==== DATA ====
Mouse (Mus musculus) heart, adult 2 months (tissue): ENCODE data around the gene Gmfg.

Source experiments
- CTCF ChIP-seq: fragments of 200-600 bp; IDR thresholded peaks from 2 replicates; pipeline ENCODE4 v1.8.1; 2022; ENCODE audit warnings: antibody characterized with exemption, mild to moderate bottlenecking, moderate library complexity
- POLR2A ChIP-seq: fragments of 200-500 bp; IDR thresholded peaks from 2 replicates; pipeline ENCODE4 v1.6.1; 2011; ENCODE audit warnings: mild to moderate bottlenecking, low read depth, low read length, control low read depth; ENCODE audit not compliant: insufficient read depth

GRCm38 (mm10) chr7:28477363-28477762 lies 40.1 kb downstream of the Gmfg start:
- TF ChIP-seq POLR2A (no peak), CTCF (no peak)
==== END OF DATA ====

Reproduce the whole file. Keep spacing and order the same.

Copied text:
Mouse (Mus musculus) heart, adult 2 months (tissue): ENCODE data around the gene Gmfg.

Source experiments
- CTCF ChIP-seq: fragments of 200-600 bp; IDR thresholded peaks from 2 replicates; pipeline ENCODE4 v1.8.1; 2022; ENCODE audit warnings: antibody characterized with exemption, mild to moderate bottlenecking, moderate library complexity
- POLR2A ChIP-seq: fragments of 200-500 bp; IDR thresholded peaks from 2 replicates; pipeline ENCODE4 v1.6.1; 2011; ENCODE audit warnings: mild to moderate bottlenecking, low read depth, low read length, control low read depth; ENCODE audit not compliant: insufficient read depth

GRCm38 (mm10) chr7:28477363-28477762 lies 40.1 kb downstream of the Gmfg start:
- TF ChIP-seq POLR2A (no peak), CTCF (no peak)